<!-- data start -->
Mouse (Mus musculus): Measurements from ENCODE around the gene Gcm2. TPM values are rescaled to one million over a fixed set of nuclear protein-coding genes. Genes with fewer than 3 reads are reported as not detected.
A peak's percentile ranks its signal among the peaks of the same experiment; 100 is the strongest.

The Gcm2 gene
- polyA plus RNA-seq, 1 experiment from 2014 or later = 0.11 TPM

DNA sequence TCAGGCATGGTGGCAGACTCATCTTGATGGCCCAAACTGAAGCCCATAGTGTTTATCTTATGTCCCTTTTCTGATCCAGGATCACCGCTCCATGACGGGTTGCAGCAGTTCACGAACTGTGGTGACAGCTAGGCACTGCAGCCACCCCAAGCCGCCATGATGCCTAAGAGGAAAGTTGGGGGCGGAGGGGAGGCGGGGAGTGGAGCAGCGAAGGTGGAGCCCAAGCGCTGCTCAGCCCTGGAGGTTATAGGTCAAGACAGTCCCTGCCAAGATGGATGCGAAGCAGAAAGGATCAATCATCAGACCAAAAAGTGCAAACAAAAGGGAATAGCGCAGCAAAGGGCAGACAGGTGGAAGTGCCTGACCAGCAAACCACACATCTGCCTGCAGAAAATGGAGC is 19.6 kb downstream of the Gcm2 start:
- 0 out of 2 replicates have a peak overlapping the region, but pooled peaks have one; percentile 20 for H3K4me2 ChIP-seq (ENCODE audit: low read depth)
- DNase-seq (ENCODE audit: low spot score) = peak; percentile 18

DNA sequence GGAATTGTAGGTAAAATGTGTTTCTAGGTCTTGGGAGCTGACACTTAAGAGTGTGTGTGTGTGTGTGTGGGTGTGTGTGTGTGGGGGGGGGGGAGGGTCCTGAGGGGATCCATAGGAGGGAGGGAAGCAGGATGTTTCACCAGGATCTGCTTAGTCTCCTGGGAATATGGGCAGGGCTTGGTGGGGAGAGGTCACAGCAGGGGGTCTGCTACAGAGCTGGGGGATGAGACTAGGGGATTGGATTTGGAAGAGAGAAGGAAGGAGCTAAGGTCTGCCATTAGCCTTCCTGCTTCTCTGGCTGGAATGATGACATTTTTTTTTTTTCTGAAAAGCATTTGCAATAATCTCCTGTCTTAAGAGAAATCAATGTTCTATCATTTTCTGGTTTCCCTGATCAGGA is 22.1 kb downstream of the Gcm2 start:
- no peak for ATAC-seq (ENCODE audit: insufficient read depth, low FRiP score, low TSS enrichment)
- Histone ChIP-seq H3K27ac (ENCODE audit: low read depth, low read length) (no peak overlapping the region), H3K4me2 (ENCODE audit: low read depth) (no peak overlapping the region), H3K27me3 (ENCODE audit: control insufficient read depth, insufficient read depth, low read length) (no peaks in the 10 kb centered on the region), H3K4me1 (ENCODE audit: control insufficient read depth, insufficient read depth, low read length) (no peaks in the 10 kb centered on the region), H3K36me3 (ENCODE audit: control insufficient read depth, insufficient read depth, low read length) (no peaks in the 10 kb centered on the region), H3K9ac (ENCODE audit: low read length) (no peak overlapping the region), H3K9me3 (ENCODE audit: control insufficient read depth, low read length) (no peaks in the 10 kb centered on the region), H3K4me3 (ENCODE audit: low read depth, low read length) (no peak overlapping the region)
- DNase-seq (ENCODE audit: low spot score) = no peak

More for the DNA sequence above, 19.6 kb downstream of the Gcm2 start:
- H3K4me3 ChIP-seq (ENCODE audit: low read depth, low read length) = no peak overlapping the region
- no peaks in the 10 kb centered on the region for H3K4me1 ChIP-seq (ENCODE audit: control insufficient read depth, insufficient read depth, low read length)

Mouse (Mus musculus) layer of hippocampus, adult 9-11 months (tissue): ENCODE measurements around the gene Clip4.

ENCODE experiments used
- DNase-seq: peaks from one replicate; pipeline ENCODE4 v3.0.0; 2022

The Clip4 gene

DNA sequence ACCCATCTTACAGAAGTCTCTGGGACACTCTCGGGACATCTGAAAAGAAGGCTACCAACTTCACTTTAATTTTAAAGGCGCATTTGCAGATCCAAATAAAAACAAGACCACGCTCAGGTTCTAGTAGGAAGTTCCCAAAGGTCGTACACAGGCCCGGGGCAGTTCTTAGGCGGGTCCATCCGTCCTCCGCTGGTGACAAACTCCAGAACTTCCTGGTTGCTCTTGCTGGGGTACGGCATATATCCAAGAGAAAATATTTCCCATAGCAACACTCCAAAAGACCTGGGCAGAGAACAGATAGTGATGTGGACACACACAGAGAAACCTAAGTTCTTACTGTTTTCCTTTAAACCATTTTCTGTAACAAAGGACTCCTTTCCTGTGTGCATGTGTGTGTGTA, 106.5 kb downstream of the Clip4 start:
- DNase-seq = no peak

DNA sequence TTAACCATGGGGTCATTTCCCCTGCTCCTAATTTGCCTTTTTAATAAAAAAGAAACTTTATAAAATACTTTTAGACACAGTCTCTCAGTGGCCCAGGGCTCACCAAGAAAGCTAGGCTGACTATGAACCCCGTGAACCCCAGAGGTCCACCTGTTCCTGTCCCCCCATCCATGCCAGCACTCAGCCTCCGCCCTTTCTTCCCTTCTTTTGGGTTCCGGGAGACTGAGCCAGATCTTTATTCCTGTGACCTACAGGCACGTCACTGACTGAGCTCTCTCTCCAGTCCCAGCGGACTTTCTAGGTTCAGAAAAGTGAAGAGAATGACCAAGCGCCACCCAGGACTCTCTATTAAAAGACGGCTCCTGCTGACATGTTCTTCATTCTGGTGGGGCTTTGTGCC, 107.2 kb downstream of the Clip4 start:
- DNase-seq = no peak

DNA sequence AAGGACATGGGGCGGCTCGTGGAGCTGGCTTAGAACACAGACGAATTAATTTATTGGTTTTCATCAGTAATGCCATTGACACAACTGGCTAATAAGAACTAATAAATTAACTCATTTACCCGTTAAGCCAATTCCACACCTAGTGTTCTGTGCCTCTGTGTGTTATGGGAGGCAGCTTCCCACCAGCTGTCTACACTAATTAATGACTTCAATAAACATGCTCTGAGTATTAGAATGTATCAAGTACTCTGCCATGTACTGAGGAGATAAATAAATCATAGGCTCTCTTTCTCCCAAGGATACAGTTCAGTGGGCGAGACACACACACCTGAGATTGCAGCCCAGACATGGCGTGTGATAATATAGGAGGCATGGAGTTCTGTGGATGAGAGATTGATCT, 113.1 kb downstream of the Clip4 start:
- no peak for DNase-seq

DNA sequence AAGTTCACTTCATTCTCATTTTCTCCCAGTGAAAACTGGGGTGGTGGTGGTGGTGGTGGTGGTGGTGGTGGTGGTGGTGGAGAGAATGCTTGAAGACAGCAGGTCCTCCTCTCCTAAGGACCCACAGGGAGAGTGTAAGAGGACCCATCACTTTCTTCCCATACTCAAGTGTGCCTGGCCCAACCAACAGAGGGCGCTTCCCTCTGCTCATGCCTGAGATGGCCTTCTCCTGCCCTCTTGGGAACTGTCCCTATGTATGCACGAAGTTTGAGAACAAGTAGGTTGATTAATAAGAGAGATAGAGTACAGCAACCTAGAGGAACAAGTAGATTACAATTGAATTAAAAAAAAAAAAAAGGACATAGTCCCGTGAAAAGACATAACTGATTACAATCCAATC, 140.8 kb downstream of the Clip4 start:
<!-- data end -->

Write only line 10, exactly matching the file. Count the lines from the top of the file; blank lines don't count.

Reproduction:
- Histone ChIP-seq H3K27ac (ENCODE audit: low read depth, low read length) (no peak overlapping the region), H3K4me2 (ENCODE audit: low read depth) (no peak overlapping the region), H3K27me3 (ENCODE audit: control insufficient read depth, insufficient read depth, low read length) (no peaks in the 10 kb centered on the region), H3K4me1 (ENCODE audit: control insufficient read depth, insufficient read depth, low read length) (no peaks in the 10 kb centered on the region), H3K36me3 (ENCODE audit: control insufficient read depth, insufficient read depth, low read length) (no peaks in the 10 kb centered on the region), H3K9ac (ENCODE audit: low read length) (no peak overlapping the region), H3K9me3 (ENCODE audit: control insufficient read depth, low read length) (no peaks in the 10 kb centered on the region), H3K4me3 (ENCODE audit: low read depth, low read length) (no peak overlapping the region)